The picture below is the swimsuit round of a Miss Universe pageant. Look at the contestant in the bottom row, second from right. Flaunting a bindi, hair pulled back into a neat bun adorned with a gajra, and matching floral earrings is India’s entry to the pageant. The year is 1952 and the glamour girl is Indrani Rahman, India’s first Miss India.
The inaugural Miss Universe pageant was held at Long Beach, California, in the US, and Rahman made waves for more than one reason. Daughter of renowned classical dancer, Ragini Devi (Esther Luella Sherman), the 21-year-old did not win the title but she made a lasting impression with her fusion look, utter poise and sheer elegance.
Rahman was no ingénue. Her quiet confidence came from years of being in the spotlight as an accomplished dancer, just like her mother, and an exponent of as many as four major Indian classical dance forms – Bharatanatayam, Kuchipudi, Kathakali and Odissi.
Raised by her mother to be a free spirit, Rahman took part in the beauty pageant on a whim. India did not approve. The country was coming of age, having earned her independence not five years earlier, and beauty pageants were a blot on Indian culture. Even worse, Rahman was a mother – in a swimsuit!
But the world was changing, and only two months earlier, the young beauty had been crowned the country’s first Miss India despite protests and demonstrations denouncing the contest across the country.
Bollywood was enamoured of Rahman and, suddenly, she was the darling of the Hindi film industry. She was amused but didn’t fall for those celluloid charms. In her book Dancing in the Family: The Extraordinary Story of the First Family of Indian Classical Dance (2019), Rahman’s daughter Sukanya recalls, “Newspapers were clamouring for interviews. Film offers were pouring in from Bombay, and as the telegrams and letters arrived, Mummy consigned them to the dustbin… My mother, while she was thrilled at winning the contest and all the fabulous prizes, was eager to distance herself from the Hindi film world. She feared the whole beauty queen business would tarnish her rising reputation as a serious classical dancer.”
Who Was Indrani Rahman?
Indrani Rahman’s is an extraordinary story. She was the daughter of Ramalal Bajpai, an Indian engineer, and an American, Esther Sherman. The two met in the US, where Bajpai had gone to study, and got married in the 1920s. They returned to India a few years later, where Bajpai went on to become an Assistant Editor with Young India, a magazine founded by Indian nationalist leader Lala Lajpat Rai and, after Independence, Consul General of India in the US.
Sherman, on the other hand, embraced Hinduism and adopted the name ‘Ragini’. Such was her connection with Indian culture that she believed she was Indian in a previous birth and had been reincarnated to pursue Indian classical dance!
Ragini was a leading figure in the revival of classical Indian dance. She even learnt Bharatanatyam under Mylapore Gouri Amma in Madras, and became the first American woman to study Kathakali at the renowned Kerala Kalamandalam. She took Indian classical dance to the US and Europe in the 1930s, a time when the West was consumed by curiosity about the East.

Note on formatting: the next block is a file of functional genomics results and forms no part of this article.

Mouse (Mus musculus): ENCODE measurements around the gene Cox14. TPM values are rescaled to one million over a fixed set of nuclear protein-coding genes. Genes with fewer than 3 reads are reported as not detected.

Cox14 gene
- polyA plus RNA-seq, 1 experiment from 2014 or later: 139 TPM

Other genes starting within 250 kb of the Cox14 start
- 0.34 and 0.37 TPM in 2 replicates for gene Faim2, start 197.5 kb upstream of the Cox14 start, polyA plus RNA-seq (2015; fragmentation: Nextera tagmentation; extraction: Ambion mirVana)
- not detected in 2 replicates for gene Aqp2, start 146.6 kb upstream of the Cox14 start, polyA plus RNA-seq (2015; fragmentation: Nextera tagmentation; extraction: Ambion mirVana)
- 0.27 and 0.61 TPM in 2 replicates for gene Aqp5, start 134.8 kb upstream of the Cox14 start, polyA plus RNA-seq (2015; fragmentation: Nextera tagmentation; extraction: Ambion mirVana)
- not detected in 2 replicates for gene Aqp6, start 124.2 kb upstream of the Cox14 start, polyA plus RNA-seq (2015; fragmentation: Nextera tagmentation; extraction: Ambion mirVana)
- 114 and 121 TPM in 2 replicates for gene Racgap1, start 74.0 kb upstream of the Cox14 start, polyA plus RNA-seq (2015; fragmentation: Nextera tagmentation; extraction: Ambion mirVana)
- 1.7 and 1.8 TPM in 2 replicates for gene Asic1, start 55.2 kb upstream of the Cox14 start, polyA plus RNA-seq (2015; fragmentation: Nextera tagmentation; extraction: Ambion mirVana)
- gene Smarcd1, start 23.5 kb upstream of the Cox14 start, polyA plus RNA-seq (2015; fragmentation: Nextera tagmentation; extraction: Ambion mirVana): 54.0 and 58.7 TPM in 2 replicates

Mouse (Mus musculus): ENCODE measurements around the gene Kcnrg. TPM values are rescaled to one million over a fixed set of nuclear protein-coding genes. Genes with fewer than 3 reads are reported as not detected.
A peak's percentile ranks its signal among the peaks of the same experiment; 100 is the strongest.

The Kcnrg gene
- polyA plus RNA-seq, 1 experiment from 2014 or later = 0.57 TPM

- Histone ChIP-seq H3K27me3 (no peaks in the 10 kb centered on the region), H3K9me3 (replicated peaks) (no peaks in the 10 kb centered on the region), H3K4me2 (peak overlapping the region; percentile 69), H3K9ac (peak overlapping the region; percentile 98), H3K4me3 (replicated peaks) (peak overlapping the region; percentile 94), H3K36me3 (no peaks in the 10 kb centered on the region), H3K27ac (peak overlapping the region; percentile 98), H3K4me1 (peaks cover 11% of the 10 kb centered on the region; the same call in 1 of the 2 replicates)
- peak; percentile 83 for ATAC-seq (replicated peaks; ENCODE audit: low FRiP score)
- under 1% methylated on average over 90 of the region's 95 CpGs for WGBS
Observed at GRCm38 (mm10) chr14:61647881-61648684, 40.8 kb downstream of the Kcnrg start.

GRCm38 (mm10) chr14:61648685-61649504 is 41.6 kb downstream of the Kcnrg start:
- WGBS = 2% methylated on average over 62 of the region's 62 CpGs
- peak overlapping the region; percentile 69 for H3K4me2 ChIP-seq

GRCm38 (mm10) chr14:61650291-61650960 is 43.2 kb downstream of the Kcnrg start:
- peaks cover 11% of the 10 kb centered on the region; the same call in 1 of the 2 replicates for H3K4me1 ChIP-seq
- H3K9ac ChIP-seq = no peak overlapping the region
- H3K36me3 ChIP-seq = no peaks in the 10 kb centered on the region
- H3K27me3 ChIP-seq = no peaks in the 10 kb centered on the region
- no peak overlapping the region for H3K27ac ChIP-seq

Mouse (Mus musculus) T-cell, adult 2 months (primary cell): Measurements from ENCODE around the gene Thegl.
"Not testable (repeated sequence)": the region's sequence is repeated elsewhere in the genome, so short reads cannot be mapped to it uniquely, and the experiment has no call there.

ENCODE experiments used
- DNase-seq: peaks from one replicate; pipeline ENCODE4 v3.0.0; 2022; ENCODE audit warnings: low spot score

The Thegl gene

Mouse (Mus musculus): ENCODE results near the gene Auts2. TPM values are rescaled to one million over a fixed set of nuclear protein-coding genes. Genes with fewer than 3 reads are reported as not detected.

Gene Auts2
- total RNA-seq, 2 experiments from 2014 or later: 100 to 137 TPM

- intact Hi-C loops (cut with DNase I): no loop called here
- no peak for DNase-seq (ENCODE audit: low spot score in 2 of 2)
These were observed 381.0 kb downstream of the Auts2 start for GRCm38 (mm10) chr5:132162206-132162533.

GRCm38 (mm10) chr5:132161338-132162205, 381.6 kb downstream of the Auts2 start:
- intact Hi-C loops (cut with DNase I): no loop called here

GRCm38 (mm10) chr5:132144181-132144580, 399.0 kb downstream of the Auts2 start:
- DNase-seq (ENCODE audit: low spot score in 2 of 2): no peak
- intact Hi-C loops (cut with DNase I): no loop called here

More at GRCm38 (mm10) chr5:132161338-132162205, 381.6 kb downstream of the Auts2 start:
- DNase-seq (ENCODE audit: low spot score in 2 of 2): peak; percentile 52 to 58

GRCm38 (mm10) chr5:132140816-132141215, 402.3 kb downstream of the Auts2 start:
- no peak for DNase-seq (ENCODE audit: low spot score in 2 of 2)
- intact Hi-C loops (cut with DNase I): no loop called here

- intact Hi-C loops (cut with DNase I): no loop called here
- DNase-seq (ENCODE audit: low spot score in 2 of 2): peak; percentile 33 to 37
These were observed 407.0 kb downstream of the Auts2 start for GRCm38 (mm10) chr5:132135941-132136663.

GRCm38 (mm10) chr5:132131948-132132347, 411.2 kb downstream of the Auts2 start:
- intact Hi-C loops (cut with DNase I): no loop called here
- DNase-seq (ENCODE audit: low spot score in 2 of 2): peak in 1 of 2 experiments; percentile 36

Her devotion to dance was matched only by her daughter’s passion for it – a gypsy fortune teller in the US had told Ragini that her daughter’s career would eclipse hers – a prophecy that came true.
Indrani was born on 19th September 1930 and she was immersed in dance since she was a toddler, often waiting in the wings or in the audience while her mother performed on stage.
Once, while her mother delivered a Kathakali performance at Santiniketan, a four-year-old Indrani had to be shushed and coaxed into silence by Nobel Laureate Rabindranath Tagore!
Indrani started formal dance training at age nine and became an exponent of Bharatanatayam, Kuchipudi, Kathakali and Odissi. In the 1950s, she became the first professional dancer to perform Odissi on stage and took this neglected dance form to the corners of India.
Indrani raised quite a storm when, at age 15, she eloped and married noted architect Habib Rahman, who designed the famous Gandhi Ghat in Patna. He was twice her age. The couple had two children, Sukanya Rahman, an artist and an Indian classical dancer; and Ram Rahman, a photographer, art curator and activist.
But neither did marriage nor motherhood compromise Rahman’s career. Like her mother, Rahman too was at the heart of the rebirth of Indian classical dance and popularised its many avatars in India and overseas. This was a time when the nationalist fervour in India was at its peak and the West was still intensely curious about the East, especially a young country in the throes of independence.
Rahman became a cultural ambassador for India and performed for world leaders such as American President John F Kennedy and Indian Prime Minister Jawaharlal Nehru during Nehru’s visit to Washington DC in 1961. Later, she also performed for Emperor Haile Selassie, Queen Elizabeth II, Mao Zedong, Nikita Khrushchev and Fidel Castro.
In the 1970s, Rahman moved to New York, where she taught dance at the world-famous Juilliard School. She also taught dance in various American universities, including Harvard, and toured extensively, indulging her passion for the performing art.
Rahman lived in New York until her death at age 68 in 1999. She will be remembered as more than a beauty queen. She was an icon of modern India.
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